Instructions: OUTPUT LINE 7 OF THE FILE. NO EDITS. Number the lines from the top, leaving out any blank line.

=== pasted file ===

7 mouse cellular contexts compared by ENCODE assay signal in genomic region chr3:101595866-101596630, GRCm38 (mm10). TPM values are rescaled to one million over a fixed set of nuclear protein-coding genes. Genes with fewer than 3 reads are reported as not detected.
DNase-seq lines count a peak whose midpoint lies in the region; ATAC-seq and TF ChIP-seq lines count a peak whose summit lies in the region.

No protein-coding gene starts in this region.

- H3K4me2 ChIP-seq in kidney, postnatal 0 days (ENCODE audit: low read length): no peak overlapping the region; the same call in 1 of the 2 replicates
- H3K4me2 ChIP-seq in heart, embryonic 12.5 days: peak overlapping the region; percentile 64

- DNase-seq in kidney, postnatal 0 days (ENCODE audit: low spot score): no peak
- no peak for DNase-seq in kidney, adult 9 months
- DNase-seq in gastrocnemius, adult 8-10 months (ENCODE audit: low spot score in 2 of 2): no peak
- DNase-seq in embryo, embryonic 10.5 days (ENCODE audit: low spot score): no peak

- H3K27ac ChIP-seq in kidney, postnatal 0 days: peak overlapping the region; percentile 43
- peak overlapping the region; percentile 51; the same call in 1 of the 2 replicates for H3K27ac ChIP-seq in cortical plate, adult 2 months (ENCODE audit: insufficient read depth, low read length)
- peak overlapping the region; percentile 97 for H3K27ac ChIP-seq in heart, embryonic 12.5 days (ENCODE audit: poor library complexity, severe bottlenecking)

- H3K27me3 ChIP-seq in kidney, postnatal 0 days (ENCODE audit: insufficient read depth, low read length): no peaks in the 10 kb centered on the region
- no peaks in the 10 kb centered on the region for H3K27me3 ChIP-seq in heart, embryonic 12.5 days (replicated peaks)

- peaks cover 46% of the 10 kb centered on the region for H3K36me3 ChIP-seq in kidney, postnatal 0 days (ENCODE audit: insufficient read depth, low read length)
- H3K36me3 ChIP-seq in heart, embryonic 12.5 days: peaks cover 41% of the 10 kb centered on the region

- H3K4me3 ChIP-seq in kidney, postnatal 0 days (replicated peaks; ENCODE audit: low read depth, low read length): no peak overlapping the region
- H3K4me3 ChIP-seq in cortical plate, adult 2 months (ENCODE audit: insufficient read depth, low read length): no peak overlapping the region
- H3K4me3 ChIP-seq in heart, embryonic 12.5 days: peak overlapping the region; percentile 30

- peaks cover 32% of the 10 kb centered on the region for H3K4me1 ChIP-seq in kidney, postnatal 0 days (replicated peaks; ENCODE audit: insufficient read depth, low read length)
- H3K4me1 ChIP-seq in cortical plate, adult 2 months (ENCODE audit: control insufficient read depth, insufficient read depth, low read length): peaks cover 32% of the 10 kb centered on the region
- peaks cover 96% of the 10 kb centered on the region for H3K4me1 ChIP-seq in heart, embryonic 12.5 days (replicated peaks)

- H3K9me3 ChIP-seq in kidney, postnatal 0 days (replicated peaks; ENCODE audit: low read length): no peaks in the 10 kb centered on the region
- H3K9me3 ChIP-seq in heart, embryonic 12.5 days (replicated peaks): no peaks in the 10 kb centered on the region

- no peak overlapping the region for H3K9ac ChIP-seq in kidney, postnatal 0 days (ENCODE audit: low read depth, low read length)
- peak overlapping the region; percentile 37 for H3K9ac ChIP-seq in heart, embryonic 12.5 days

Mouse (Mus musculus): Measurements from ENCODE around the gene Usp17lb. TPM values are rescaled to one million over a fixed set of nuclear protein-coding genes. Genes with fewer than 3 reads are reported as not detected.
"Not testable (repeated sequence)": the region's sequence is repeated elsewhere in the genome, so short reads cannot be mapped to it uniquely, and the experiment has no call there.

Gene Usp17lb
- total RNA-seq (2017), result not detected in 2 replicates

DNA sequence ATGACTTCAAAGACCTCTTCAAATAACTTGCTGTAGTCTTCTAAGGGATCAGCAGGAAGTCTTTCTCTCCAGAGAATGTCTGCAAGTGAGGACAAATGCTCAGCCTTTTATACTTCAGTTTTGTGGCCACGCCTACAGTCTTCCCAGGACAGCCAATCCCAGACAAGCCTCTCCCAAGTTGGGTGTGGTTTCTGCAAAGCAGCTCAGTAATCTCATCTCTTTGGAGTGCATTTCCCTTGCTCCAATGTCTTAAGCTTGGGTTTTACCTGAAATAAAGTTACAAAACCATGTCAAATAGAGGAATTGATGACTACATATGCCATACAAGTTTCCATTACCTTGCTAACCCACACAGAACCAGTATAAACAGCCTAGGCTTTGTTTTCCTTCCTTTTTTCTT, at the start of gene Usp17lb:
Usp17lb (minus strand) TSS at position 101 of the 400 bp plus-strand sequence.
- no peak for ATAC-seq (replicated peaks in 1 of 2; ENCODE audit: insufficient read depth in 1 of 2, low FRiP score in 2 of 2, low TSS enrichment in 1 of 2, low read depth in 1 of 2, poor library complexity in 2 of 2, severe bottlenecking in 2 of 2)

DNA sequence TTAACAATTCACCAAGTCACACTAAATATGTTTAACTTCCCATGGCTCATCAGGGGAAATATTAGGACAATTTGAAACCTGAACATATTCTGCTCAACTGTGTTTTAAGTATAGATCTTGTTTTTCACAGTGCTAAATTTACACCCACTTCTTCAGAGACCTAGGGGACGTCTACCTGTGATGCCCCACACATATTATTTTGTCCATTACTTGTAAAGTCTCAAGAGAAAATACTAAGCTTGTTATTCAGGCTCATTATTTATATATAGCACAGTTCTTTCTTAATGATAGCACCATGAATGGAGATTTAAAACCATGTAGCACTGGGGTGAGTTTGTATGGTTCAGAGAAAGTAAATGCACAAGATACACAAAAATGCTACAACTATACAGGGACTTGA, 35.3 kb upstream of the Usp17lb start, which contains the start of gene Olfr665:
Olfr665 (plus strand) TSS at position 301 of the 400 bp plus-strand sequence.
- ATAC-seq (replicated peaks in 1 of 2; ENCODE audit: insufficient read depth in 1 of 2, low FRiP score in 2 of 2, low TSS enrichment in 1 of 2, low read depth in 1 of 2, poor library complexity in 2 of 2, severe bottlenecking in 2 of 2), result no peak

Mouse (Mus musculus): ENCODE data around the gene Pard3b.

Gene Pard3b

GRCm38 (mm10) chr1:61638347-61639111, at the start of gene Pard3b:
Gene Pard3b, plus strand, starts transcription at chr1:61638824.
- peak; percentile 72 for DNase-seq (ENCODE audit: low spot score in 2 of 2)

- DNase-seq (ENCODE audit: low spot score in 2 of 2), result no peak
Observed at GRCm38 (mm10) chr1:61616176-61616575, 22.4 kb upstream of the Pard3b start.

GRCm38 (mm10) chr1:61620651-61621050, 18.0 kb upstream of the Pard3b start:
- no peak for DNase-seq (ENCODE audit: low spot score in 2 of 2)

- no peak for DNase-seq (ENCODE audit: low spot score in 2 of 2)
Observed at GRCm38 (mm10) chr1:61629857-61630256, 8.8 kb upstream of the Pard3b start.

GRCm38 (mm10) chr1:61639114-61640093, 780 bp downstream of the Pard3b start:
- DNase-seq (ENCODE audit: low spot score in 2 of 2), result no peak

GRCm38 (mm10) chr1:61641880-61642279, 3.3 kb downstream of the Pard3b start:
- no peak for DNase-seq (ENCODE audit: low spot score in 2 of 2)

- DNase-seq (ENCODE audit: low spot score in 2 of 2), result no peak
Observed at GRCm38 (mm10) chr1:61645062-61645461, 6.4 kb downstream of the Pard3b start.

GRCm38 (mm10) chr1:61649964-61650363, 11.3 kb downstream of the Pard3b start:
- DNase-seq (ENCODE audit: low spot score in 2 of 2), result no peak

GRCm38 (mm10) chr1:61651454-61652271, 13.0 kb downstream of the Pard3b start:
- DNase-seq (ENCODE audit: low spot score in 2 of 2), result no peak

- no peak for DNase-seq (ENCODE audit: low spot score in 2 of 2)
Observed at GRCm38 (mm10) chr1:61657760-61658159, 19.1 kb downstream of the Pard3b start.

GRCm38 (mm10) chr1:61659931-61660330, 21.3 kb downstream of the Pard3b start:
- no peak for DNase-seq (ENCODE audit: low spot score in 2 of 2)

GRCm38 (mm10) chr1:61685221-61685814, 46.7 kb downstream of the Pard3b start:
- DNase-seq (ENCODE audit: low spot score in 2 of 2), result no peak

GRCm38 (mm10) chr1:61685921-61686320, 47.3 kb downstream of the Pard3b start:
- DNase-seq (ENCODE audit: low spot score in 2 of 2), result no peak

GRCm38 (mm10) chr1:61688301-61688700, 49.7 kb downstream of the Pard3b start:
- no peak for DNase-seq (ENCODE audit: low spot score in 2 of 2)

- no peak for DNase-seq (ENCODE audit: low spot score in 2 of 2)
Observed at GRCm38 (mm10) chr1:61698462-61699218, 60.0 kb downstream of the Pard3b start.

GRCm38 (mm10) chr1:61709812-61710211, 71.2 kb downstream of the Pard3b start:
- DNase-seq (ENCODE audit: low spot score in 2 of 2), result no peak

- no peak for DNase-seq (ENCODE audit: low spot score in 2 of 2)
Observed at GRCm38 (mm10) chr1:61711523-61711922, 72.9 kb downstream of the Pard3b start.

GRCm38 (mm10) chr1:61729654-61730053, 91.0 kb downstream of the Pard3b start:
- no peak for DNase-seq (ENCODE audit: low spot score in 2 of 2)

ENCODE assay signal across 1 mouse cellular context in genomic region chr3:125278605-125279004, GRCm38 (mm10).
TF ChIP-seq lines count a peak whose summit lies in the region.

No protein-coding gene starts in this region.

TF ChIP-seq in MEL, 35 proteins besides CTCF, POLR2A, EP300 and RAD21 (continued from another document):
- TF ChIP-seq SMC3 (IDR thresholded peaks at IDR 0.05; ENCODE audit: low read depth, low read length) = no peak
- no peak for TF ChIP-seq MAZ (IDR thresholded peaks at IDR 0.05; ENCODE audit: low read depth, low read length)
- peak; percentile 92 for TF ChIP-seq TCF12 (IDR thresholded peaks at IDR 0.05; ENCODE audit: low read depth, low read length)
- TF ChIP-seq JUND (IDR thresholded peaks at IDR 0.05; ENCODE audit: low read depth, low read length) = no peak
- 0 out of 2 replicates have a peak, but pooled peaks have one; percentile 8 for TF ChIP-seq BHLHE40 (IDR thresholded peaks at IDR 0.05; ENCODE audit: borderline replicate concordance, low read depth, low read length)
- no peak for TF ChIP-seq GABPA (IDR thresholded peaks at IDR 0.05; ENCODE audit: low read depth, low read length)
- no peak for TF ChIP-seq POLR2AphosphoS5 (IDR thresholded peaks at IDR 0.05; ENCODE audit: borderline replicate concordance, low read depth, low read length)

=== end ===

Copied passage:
- no peak for DNase-seq in kidney, adult 9 months